Acute drug-induced movement disorders

Joseph H Friedman MD (

Dr. Friedman, Chief, Division of Movement Disorders, Department of Neurology, at the Warren Alpert Medical School of Brown University and Stanley Aronson Chair in Neurodegenerative Disorders at Butler Hospital received fees from Acorda Pharmaceuticals and Concert Pharmaceuticals for consulting work.

Robert Fekete MD, editor. (

Dr. Fekete of New York Medical College received consultation fees from Acadia, Acorda, Adamas, Amneal/Impax, Kyowa Kirin, Lundbeck, Neurocrine, and Teva.

Originally released July 16, 1993; last updated August 16, 2020; expires August 16, 2023


Acute drug-induced movement disorders are primarily due to neuroleptics, but other psychoactive medications may produce them as well, selective serotonin reuptake inhibitors (SSRIs) being the most common. Although it is generally believed that drug-induced movement disorders are much less common in the era of atypical antipsychotic drugs, there are few data to support this contention. Both acute and nonacute drug-induced movement disorders still do occur; therefore, neurologists and psychiatrists should be able to recognize and treat them. Developments in diagnosis and prevention of drug-induced movement disorders, such as the use of dopamine transporter scan (DaTscan) and treatment with vesicular monoamine type 2 inhibitors (VMAT2) have improved outcomes for many patients with these movement disorders (Factor et al 2019). Akathisia may be mistaken for other conditions, including restless legs, increased psychosis, or anxiety and should be included on the differential diagnostic list for agitation. These problems are occasionally seen with antiemetics and, more commonly, with antipsychotics (eg, chlorpromazine) used for migraines or depression (eg, aripiprazole and brexpiprazole). Akathisia may also be seen with VMAT2 inhibitors used to treat hyperkinetic movement disorders, such as chorea or a tardive syndromes. Although these drugs do not cause tardive syndromes, they have been associated with acute dystonic reaction and akathisia. Acute dystonic reactions occur with some, but not all, of the newer antipsychotic medications. Acute akathisia is harder to characterize because of the subjective nature of the symptoms. Neuroleptic malignant syndrome occurs with all antipsychotics, including clozapine and the other atypicals. The SSRIs may cause akathisia, or, with overdose, serotonin syndrome, which can be difficult to distinguish from neuroleptic malignant syndrome.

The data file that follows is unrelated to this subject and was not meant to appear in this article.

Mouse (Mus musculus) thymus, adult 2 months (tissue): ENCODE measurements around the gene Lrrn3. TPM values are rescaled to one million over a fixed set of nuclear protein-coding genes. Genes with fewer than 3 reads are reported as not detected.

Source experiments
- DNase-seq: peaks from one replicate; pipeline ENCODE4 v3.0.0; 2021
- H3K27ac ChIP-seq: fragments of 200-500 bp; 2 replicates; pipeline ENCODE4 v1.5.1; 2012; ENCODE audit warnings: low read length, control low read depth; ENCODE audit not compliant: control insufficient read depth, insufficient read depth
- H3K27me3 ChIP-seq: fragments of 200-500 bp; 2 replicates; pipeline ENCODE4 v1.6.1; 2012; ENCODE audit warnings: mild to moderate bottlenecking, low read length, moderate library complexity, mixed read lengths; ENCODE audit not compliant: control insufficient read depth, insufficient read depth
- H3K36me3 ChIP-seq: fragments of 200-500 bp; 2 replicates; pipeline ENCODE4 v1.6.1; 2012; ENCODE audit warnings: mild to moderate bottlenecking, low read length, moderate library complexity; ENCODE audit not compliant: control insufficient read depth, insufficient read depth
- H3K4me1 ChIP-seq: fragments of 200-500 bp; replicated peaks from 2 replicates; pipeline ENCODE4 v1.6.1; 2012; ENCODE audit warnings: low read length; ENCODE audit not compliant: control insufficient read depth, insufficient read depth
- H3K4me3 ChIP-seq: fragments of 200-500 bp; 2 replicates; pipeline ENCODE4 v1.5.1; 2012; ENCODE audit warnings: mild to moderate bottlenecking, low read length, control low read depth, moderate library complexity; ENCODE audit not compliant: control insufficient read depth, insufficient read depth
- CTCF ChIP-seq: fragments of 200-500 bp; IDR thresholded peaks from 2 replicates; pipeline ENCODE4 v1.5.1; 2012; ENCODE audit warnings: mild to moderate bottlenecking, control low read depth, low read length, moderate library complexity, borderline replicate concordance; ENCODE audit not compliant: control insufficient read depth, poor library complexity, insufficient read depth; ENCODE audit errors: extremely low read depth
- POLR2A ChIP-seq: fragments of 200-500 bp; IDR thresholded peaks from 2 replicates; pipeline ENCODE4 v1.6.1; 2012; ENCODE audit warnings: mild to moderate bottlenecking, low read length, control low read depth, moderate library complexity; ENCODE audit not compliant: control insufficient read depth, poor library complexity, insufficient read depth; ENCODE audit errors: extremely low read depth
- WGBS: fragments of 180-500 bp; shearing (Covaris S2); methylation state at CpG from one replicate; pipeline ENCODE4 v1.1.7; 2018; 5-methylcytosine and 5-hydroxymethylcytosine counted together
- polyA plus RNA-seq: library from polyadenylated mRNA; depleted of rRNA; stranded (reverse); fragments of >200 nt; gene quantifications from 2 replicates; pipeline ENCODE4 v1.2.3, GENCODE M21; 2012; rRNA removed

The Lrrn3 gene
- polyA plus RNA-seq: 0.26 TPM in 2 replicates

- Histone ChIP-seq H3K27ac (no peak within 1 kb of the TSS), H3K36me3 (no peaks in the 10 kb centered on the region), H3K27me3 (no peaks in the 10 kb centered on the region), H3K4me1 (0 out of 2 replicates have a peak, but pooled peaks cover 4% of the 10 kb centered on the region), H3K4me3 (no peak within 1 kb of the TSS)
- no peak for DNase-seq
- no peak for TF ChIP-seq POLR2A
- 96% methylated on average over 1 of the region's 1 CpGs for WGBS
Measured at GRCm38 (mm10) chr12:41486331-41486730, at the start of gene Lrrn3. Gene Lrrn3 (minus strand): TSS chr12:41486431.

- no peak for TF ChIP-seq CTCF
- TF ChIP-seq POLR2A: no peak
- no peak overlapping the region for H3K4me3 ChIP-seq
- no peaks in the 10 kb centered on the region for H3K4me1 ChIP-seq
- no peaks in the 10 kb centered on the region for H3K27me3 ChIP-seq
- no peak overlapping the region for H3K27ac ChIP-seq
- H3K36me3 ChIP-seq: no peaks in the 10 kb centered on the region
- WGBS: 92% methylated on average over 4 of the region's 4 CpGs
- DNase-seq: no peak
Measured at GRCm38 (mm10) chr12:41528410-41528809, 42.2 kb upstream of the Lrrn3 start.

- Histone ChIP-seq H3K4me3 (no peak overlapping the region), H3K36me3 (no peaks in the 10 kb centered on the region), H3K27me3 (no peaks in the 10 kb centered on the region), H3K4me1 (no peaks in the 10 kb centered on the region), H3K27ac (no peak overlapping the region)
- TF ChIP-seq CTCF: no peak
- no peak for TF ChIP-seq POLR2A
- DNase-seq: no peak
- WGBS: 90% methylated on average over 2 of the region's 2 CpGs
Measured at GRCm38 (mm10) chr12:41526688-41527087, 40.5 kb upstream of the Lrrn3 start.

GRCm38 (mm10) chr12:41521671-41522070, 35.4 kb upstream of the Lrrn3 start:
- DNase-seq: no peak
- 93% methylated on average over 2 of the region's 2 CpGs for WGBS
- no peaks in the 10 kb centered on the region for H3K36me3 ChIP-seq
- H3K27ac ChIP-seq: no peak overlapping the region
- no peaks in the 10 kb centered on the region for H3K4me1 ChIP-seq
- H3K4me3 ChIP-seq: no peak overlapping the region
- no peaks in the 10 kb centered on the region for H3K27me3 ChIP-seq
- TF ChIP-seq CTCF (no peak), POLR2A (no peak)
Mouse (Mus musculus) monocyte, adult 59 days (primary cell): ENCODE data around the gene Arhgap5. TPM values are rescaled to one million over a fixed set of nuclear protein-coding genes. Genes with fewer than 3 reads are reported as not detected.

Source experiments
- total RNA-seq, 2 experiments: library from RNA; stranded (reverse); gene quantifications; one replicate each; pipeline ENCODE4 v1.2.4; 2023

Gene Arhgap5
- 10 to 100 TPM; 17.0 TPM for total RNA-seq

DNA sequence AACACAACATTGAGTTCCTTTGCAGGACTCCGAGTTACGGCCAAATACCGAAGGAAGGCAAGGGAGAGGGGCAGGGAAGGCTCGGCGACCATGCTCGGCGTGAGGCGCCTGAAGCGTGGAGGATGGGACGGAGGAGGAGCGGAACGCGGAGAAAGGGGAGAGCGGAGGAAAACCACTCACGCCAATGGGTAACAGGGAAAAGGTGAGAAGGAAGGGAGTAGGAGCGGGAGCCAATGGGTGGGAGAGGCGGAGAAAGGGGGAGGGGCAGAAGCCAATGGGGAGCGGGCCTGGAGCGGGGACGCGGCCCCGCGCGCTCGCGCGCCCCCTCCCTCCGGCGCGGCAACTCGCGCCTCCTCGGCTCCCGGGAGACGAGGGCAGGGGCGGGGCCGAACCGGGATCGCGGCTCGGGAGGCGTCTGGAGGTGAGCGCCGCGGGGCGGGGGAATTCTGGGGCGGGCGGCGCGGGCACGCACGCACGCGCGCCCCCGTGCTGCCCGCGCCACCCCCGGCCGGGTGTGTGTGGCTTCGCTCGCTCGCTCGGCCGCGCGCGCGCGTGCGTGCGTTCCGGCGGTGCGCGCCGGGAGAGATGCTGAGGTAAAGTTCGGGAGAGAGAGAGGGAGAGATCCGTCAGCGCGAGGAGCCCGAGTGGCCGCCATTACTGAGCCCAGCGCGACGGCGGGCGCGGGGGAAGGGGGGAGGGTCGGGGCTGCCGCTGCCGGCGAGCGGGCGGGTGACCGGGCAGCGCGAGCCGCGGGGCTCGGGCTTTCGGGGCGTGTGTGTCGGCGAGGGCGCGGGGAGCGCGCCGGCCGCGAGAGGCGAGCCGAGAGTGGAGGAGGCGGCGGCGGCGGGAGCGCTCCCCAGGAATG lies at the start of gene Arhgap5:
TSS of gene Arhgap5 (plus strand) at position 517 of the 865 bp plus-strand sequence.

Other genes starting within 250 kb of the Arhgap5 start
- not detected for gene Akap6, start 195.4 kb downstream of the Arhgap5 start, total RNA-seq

Key points


Extrapyramidal side effects are seen with all first generation, and most second generation, antipsychotic drugs.


• Acute akathisia and acute dystonic reactions are usually the first extrapyramidal side effects to develop, primarily shortly after initiation of an antipsychotic or a dose increase, and generally before parkinsonism develops.


• Akathisia may be difficult to diagnose because of its subjective nature and overlap with anxiety and psychosis but is a very important cause for noncompliance. It may also account for agitation in patients who have impaired communication.


• VMAT2 inhibitors may cause akathisia and, rarely, acute dystonic reactions, such as demented patients.

Historical note and terminology

The term “acute drug-induced movement disorders” refers primarily to acute dystonic reactions and akathisia. These syndromes were first described as adverse drug effects in the mid-1950s (Steck 1954; Delay and Deniker 1968) and were recognized as being similar to the dystonic and akathisic syndromes seen in postencephalitic parkinsonism. Akathisia had been recognized even before the encephalitis epidemic, the term having been coined at the turn of the century to describe psychiatric patients unable to remain seated and thought to suffer from a form of hysteria (Haskovec 1902). The syndrome we currently call akathisia had been described in the 19th century in idiopathic Parkinson disease (Bing 1939). The term “akathisia” was taken up by neurologists after the epidemic of postencephalitic parkinsonism, which was frequently associated with akathisia (Wilson 1941).

These syndromes are thought to have become considerably less common in the current era of atypical antipsychotic drugs but have not been well studied. Non-acute drug-induced movement disorders have been widely thought to have been reduced with the introduction of the atypical antipsychotics, but data on this are conflicting (Dayalu and Chou 2008; Miller et al 2008).

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